If We Must Die by: Claude Mckay (Analysis Paper)

1087 Words Mar 9th, 2013 5 Pages
Shaymeon Robertson
AP English Literature

If We Must Die By: Claude McKay

If We Must Die, by Claude McKay is a sonnet written during the Harlem Renaissance period; a period where there was a flowering of African-American literature and art, (1919- mid 1930s). Though the Harlem Renaissance period was a time of thriving people and culture in the African-American community, prejudice was still very much active; something African-Americans knew first hand. There was still much discrimination put against them; something that this poem happens to exhibit. This poem is about dying with a purpose; not without honor, but rather one that even their enemies will bow down
…show more content…
The dogs know the hogs cannot escape; therefore it will be an easy kill. The speaker has much more respect and integrity for him and his race, then to simply die confined to a shameful spot, especially if someone has ‘chosen’ the way he will die.

Repetition and imagery are also crucial in explaining this message the narrator is presenting. The use of repetition helps the reader understand how important something is; by repeating a single word or sentence that constantly pops out, it will be viewed as important, or at least given attention to. McKay often writes “If we must die...” throughout the poem, a sentence that heightens the emotional impact of death. Everyone knows they have to die eventually, by repeating this line, the speaker is talking if or when they die. He is putting emphasis on how they will die; which is through a fight, or in any way that deems to be noble; “There precious blood will not be shed in vain.” Imagery only strengthens what repetition has been set to do; it intensifies the impact of the poet’s words; we begin to picture what they are saying, then simply reading what they are telling us they feel. Through phrases such as “precious blood”, “hungry dogs”, “open grave”, “pressed to the wall”, and “fighting back” McKay constantly allows us to vividly imagine exactly what he is saying, and how he feels.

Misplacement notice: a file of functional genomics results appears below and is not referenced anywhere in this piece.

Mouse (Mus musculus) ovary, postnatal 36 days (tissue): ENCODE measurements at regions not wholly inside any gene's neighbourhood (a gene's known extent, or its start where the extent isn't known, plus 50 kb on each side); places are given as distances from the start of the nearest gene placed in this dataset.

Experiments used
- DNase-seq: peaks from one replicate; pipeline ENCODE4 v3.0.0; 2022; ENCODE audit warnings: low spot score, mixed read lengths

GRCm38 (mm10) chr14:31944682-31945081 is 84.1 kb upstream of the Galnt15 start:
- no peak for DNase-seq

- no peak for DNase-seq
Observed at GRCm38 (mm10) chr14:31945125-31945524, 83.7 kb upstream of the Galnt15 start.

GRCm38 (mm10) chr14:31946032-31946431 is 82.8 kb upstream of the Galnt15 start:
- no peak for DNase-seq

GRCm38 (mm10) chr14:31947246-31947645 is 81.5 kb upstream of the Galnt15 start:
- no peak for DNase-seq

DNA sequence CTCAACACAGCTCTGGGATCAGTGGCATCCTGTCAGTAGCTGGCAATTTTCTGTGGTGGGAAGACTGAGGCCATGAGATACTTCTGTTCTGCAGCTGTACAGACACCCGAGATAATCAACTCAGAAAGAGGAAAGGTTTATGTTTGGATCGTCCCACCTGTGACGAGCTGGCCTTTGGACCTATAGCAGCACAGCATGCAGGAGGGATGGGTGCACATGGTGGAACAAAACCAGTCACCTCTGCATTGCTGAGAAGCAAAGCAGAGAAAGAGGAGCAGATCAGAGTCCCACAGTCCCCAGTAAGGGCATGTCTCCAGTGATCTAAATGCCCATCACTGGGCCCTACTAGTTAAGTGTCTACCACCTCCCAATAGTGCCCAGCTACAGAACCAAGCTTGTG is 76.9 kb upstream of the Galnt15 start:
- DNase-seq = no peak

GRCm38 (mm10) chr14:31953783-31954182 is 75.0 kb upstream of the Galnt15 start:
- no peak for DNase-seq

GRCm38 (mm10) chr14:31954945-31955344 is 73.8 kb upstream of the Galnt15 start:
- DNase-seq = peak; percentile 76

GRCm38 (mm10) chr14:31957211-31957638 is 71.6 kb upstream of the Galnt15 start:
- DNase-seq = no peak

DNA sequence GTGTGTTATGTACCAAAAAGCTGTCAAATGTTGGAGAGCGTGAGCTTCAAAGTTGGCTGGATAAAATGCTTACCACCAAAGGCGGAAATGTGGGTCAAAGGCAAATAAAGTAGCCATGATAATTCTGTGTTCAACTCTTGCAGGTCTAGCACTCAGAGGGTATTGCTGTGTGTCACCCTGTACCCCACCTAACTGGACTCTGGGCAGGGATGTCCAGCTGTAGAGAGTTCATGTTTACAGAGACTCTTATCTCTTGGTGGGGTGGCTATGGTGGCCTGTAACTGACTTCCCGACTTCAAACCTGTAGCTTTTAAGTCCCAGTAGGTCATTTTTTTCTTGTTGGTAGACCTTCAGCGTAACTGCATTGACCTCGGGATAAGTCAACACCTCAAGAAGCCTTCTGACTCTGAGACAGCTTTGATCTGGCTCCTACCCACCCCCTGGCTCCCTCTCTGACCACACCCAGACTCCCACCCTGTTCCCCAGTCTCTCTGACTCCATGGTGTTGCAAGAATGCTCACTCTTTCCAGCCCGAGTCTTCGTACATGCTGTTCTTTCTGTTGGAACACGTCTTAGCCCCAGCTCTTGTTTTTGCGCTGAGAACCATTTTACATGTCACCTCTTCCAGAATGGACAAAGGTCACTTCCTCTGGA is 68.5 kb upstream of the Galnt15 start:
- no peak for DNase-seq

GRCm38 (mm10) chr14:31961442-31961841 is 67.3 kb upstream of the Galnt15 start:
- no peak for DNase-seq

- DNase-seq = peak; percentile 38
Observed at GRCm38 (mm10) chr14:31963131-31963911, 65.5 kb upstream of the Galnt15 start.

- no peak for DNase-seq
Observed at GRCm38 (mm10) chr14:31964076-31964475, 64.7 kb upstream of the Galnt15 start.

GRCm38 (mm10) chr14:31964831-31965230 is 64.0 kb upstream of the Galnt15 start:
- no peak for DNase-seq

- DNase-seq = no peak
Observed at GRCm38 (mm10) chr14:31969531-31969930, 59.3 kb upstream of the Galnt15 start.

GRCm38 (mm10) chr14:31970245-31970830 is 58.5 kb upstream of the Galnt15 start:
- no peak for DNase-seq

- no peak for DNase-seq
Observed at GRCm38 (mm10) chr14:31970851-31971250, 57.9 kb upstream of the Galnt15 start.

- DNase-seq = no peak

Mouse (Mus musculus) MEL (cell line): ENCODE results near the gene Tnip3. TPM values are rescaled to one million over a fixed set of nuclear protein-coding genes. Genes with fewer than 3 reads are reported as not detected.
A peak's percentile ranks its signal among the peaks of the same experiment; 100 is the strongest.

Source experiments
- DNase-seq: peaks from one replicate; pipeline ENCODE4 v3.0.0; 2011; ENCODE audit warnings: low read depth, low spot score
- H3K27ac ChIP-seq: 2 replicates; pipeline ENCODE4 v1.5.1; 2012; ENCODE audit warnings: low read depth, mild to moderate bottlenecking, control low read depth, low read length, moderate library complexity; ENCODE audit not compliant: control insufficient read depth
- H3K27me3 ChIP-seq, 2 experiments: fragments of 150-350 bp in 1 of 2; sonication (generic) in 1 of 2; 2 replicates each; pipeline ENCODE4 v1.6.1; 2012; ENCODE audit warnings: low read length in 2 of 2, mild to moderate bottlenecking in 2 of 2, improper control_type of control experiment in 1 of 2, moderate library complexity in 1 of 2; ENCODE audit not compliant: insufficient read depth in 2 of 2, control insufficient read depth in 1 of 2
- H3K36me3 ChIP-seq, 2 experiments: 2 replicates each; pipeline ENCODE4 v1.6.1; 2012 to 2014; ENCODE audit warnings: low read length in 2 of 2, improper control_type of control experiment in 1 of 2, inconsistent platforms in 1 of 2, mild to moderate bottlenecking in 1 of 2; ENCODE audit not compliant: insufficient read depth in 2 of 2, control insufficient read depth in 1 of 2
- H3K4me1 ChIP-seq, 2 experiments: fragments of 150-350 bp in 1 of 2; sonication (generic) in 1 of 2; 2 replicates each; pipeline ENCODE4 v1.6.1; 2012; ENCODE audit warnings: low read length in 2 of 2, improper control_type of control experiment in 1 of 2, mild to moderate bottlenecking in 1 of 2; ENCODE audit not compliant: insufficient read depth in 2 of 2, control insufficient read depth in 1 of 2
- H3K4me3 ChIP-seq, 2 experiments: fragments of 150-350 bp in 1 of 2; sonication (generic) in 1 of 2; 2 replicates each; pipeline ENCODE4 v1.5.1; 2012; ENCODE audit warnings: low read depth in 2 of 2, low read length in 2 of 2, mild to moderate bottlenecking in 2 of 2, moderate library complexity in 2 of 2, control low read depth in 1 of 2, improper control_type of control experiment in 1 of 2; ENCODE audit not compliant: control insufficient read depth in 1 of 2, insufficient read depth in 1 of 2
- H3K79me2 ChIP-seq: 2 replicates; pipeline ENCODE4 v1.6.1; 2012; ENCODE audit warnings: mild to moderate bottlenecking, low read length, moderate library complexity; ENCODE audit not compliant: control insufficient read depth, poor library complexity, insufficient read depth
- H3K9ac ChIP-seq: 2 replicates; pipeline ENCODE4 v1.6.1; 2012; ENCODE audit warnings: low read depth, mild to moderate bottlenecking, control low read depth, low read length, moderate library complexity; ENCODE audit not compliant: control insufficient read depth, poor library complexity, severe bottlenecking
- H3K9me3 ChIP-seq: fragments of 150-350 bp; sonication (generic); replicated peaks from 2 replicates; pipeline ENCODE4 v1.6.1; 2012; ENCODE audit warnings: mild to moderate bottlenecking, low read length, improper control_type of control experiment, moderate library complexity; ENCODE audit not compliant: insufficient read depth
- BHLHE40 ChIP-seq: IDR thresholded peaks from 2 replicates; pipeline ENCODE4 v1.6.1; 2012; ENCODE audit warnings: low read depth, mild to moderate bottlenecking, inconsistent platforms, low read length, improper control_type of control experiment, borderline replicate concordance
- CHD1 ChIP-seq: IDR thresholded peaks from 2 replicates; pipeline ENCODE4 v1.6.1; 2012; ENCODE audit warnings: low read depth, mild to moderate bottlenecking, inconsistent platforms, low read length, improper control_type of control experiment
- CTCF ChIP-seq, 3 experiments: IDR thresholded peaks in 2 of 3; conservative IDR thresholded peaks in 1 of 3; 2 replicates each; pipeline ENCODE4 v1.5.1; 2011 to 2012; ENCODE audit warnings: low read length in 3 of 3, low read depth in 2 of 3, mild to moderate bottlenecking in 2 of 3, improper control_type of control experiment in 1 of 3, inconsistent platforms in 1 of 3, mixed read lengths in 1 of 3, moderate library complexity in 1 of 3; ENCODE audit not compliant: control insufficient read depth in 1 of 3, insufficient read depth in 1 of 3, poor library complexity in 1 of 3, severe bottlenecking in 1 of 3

Rhyme scheme reinforces the central

Related Documents